Review by Bob Ignizio
If you've seen the trailer for A MONSTER CALLS, it looks like your typical awe and wonder magical realism dreck about a boy and his giant tree creature friend. Don't get me wrong. The film, directed by J.A. Bayona from a script by Patrick Ness (adapted from his award winning book), does center on a young English boy, Conor (Lewis MacDougall). And Conor does in fact associate with a giant tree monster (the voice of Liam Neeson). But there are no humorous capers or uplifting lessons about being true to oneself or whatever harmless pablum that passes for a message in most modern kid's films.
Instead, the tree monster shows up to share 3 stories with Conor, in return for which Conor must share a 4th story, that of his recurring nightmare. The stories the tree monster tells are complex and morally ambiguous, seeking to teach the young boy how to understand the often contradictory aspects of the human condition. These stories, depicted in an animation style that resembles watercolors come to life, all have some connection to Conor's current situation in the real world.
About that situation. Conor's mom Lizzie (Felicity Jones) is undergoing chemotherapy. His dad (Toby Kebbel) left the family some time ago and now lives in America with a new family. He's returned to England to help Conor cope during this difficult time, but isn't particularly interested in having the boy come live with him full time should things not go well with mom's treatment. In that case, Conor would be left in the care of his maternal grandmother (Sigourney Weaver), a somewhat cold and distant woman who he views as something of a witch. There's no comfort at school, either, where Conor is regularly accosted by a bully (James Melville).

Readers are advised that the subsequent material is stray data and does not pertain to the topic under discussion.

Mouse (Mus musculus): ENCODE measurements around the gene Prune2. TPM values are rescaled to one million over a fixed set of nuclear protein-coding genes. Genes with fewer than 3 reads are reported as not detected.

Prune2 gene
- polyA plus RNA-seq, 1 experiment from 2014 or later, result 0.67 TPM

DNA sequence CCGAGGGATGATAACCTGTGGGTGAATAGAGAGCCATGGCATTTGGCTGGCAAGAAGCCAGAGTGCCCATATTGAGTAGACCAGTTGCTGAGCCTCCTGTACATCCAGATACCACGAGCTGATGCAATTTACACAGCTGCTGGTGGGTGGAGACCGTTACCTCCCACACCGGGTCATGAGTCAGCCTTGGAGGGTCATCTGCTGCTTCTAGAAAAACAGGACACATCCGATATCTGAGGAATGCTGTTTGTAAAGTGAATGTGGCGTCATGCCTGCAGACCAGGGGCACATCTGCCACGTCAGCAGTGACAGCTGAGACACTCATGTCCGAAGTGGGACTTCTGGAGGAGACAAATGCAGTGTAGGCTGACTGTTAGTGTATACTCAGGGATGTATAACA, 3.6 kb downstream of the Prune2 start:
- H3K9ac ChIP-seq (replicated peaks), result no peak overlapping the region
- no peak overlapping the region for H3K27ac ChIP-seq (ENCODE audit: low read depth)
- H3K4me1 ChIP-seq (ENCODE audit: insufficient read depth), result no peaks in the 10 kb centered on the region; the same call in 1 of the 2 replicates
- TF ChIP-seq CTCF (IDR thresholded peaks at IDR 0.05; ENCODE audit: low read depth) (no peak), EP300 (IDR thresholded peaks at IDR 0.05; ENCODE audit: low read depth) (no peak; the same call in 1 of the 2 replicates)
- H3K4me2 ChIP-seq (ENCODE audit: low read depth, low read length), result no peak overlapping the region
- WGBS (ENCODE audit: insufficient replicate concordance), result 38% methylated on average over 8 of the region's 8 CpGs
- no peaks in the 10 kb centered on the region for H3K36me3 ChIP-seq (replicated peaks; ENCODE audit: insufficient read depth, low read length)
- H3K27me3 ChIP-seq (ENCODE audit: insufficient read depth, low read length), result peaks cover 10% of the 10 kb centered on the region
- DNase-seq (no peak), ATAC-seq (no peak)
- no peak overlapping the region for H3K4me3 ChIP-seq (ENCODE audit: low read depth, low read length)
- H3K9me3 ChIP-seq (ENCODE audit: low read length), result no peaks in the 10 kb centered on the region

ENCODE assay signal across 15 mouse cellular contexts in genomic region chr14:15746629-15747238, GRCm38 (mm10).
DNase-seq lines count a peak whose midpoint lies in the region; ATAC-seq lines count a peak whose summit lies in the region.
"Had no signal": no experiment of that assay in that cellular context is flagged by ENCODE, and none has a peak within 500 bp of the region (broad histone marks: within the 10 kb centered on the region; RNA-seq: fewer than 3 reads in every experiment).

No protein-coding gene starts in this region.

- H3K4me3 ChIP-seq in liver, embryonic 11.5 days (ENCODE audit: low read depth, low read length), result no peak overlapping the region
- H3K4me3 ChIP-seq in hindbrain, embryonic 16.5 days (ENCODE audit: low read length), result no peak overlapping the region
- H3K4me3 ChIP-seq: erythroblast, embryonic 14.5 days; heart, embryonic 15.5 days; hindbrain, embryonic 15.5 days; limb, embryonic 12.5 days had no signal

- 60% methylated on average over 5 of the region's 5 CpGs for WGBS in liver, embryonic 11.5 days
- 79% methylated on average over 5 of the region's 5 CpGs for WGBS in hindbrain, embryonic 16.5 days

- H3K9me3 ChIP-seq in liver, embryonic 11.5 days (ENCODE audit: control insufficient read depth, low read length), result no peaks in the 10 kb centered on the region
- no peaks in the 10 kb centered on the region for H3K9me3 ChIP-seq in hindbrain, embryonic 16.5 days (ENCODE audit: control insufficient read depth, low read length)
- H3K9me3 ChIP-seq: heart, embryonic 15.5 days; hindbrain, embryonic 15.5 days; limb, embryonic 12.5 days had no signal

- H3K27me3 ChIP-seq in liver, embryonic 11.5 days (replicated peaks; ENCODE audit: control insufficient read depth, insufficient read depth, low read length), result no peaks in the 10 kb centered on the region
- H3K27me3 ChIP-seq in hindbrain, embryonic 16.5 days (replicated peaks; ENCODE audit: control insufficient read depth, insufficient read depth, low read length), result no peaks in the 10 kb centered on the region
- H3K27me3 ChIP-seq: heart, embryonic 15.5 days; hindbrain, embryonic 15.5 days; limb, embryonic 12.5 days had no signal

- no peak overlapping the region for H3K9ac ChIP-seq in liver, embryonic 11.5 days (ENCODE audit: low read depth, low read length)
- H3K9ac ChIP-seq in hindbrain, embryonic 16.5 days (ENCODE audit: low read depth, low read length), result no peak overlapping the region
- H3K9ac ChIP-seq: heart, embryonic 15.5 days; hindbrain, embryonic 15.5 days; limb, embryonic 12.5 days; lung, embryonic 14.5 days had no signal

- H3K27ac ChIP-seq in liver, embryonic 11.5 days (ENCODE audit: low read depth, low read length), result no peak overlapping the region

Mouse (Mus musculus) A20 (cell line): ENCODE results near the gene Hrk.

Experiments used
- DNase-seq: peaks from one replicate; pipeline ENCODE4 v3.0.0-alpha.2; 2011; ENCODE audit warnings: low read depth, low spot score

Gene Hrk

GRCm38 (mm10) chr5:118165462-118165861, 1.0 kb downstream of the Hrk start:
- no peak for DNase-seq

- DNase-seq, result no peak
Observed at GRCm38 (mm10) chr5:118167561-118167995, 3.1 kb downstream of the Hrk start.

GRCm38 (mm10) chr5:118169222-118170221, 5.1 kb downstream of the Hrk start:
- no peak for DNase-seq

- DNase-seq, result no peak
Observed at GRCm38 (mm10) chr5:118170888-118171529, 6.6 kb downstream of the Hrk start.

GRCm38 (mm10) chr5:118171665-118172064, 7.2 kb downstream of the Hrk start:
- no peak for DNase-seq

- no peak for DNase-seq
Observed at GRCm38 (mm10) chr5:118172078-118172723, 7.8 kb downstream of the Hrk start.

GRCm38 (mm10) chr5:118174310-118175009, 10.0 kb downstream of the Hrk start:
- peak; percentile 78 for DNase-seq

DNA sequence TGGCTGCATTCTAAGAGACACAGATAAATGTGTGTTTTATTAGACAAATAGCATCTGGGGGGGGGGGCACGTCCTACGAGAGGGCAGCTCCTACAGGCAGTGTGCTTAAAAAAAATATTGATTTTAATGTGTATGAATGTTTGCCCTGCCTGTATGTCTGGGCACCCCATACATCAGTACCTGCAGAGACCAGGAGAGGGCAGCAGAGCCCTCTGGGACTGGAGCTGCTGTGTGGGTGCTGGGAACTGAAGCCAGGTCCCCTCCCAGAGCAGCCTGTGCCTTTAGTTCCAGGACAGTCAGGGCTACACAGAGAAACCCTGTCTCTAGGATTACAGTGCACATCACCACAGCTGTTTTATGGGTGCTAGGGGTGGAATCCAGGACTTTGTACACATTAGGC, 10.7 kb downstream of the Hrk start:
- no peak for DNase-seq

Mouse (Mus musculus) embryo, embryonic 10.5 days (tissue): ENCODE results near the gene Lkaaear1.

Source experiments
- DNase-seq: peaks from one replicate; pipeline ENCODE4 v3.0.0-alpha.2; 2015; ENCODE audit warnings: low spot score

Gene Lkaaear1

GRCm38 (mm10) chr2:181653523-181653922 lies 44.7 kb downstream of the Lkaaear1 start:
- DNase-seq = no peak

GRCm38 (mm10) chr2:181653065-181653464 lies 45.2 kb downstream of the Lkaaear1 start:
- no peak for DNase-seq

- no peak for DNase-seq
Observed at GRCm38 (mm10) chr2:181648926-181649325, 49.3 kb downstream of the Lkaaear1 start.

The film does manage a few light moments, but for the most part this is a serious, somber affair. And while it may use fantasy to make its points, it depicts the stages of grief and the messiness of being human better and more intelligently than many more grounded and adult films.
This one technically slips in as a 2016 release due to a late December opening in a few cities, even though it's hitting Cleveland this week. If I were to modify my best of 2016 list, this would certainly make the cut. But since I make my "best of" lists based on Cleveland opening dates, I'll just have to wait until next year's list. I'll be stunned if enough movies as good or better appear between now and then to knock this out of the top 10 for 2017.
But be warned: if you have any kind of heart at all, A MONSTER CALLS will wreck you. And it will wreck your kids, so take that PG-13 rating seriously. There's no graphic violence or sex or anything most would consider inappropriate, but thematically there's a lot to process here. Even some older kids (heck, some adults) might have a tough time with this one. There certainly were a lot of grown folks sniffling, and even a little crying, at the screening I went to. 4 out of 4 stars.